A tree of such gigantic proportions as well might excite the wonder and curiosity of the world. Although the destruction of such a magnificent object was an act of vandalism not to be forgiven, yet the desecration has been committed, and it is useless now to reiterate our vain regrets.
However, the ripples of outrage took a further year – and the stripping of the Mother of the Forest – to really gain traction. Then came this editorial in the New York Herald, dated 17 December, 1855:
The finest, the most beautiful and symmetrical of these trees, (though not the largest) has been cut down…From this beginning, unless the Goths and Vandals are arrested in their work, the destruction of the incomparable forest will probably go on till the last vestige of it is destroyed. In this view, the point that we make is, that the State of California and the Congress of the Union should interpose to preserve these trees, as the living proofs that the boasted monarchs of the wood of the Old World are but stunted shrubbery compared with the forest giants of our own country. We say that Congress should interpose, upon the presumption that these trees are public property, are on the public lands of California, and because Congress has already interposed to protect the public live oak forests of Florida from the rapacity of unscrupulous speculators…We repeat, that it is the duty of the State of California, of Congress, and of all good citizens, to protect and to preserve these California monuments of the capabilities of our American soil. Let it be the law that this…Mammoth Grove shall stand.
The next notable article was printed in the March 1859 issue (pdf) of Hutchings’ California Magazine. It was also later reprinted the following year in the popular tourist guide, Scenes of Wonder and Curiosity in California:
In our estimation, it was a sacrilegious act; although it is possible, that the exhibition of the bark, among the unbelievers of the eastern part of our continent, and of Europe, may have convinced all the “Thomases” living, that we have great facts in California, that must be believed, sooner or later. This is the only palliating consideration with us for this act of desecration.
And then, in 1864, came the culminating moment when John Conness, the senator from California, rose in Congress to make a speech urging his colleagues to pass a bill that would see the now nationally famous Yosemite Valley and its neighbouring grove of sequoias in the mountains above Mariposa secured and protected “inalienable forever”. In making his case, he directly referenced the fate of the felled trees at Calaveras just over a decade earlier:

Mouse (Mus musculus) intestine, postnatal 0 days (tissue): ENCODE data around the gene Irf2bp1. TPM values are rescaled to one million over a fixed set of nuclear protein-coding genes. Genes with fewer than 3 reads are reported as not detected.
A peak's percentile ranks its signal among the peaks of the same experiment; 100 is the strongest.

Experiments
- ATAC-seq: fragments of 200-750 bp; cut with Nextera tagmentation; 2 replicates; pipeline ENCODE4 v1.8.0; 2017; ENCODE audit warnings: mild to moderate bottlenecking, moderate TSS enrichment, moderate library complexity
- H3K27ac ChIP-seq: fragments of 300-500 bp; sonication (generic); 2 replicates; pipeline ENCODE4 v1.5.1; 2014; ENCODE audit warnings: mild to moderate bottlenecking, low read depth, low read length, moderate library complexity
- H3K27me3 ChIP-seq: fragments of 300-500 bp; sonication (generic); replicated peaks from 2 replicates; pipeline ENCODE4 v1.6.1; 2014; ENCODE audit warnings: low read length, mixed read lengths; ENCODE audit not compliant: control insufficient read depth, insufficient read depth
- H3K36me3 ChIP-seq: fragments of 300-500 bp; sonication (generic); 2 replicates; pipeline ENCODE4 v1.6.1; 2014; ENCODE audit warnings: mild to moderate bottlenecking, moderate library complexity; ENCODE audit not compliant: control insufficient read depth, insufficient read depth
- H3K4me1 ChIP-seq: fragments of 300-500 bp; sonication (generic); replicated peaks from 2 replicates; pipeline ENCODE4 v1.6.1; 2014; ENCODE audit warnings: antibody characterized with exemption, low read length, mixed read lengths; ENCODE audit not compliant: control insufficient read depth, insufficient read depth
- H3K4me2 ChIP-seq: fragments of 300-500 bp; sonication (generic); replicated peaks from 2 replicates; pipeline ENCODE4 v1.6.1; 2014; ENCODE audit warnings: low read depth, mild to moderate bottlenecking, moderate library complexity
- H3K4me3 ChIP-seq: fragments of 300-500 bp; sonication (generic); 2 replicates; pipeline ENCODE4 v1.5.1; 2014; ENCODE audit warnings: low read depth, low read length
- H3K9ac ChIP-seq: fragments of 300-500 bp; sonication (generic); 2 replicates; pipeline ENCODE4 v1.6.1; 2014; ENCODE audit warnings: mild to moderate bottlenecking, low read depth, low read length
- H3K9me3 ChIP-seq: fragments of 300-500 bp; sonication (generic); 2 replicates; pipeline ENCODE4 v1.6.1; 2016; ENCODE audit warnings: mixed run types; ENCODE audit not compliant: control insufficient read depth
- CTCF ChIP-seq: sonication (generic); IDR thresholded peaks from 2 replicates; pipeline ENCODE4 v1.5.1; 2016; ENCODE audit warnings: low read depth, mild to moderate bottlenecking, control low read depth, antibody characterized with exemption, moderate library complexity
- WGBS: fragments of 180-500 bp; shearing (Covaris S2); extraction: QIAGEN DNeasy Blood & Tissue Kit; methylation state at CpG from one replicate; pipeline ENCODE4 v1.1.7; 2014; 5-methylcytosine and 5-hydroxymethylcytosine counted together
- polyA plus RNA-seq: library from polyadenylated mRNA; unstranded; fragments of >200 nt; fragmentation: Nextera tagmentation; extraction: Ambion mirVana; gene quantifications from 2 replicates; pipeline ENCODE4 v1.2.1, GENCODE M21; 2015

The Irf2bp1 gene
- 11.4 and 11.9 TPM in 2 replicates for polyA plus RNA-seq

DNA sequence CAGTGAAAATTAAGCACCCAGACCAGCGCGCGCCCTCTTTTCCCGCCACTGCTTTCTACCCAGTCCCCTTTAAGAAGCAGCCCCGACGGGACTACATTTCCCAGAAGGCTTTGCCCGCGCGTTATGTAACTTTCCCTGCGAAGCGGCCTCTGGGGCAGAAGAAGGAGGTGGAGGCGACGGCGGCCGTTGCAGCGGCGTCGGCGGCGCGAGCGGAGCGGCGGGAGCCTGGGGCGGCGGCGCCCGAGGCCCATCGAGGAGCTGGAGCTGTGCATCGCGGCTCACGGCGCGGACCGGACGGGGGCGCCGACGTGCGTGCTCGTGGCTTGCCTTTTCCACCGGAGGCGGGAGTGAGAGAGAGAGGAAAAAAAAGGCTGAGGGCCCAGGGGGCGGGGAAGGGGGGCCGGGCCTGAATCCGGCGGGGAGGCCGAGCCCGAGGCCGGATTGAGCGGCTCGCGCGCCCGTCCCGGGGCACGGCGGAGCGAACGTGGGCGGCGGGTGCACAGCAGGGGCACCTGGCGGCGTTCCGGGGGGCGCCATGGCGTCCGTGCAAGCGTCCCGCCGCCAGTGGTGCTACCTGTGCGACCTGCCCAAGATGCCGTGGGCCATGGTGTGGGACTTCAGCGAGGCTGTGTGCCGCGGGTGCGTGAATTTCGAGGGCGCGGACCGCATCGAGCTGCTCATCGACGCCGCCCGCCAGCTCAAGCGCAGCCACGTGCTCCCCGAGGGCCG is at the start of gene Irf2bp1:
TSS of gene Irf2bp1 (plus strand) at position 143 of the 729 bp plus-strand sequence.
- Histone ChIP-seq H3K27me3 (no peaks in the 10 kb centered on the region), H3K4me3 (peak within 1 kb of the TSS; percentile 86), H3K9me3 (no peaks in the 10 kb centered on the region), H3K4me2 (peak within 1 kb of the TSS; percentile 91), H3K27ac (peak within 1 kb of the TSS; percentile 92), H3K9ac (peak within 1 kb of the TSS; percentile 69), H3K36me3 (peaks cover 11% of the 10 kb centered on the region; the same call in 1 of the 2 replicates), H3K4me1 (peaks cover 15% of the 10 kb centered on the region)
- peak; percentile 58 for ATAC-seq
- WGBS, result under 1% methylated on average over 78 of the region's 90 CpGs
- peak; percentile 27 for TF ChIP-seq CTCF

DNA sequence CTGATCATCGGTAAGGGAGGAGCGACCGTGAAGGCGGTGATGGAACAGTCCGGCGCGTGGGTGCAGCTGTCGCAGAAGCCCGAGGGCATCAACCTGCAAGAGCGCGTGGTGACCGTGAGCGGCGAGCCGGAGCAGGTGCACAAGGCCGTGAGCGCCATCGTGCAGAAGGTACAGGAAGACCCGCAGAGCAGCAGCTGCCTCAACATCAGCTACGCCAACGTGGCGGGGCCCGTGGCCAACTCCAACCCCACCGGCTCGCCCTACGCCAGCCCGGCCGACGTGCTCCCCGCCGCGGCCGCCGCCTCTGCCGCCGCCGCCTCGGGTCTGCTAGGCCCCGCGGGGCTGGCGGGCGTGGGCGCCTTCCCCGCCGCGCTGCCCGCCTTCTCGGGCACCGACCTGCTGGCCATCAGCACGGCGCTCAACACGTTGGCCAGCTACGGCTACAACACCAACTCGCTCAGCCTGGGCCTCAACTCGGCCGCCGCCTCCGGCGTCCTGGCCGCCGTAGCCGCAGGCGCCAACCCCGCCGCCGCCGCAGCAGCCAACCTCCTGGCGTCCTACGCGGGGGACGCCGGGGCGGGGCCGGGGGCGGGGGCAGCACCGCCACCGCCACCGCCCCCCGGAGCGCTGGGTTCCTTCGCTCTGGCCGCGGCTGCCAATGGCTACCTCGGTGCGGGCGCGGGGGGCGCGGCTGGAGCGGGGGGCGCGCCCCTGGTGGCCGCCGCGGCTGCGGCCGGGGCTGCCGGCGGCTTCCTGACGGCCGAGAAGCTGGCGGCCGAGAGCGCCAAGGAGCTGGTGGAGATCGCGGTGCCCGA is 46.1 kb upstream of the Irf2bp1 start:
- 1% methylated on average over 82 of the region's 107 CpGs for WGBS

From the Calaveras grove some sections of a fallen tree were cut during and pending the great World’s Fair that was held in London some years since…The English who saw it declared it to be a Yankee invention, made from beginning to end; that it was an utter untruth that such trees grew in the country; that it could not be; and, although the section of the tree was transported there at an expense of several thousand dollars, we were not able to convince them that it was a specimen of American growth. They would not believe us. The purpose of this bill is to preserve one of these groves from devastation and injury. The necessity of taking early possession and care of these great wonders can easily be seen and understood.
The bill passed and the “Yosemite grant” paved the way for the first official national park being established at Yellowstone in 1872. Celebrated conservationists such as John Muir would all later visit the stump of the original “mammoth tree” to reflect on both its fate and influence. However, the grove of sequoias at Calaveras – where the story of the US conservation movement arguably began – did not become a state park until 1931 following a decades-long fight to see off the desires of lumber companies.
Today, the trees are now safe from the “Goths and Vandals”, but not, alas, some of the side-effects of modern civilization: urban ozone, climate change, uncontrolled frequent fires, to name but a few.
Over 100 people stand atop of and around a logged giant sequoia tree, Calaveras County, California, 1917. Photograph: A. R. Moore/National Geographic Society/Corbis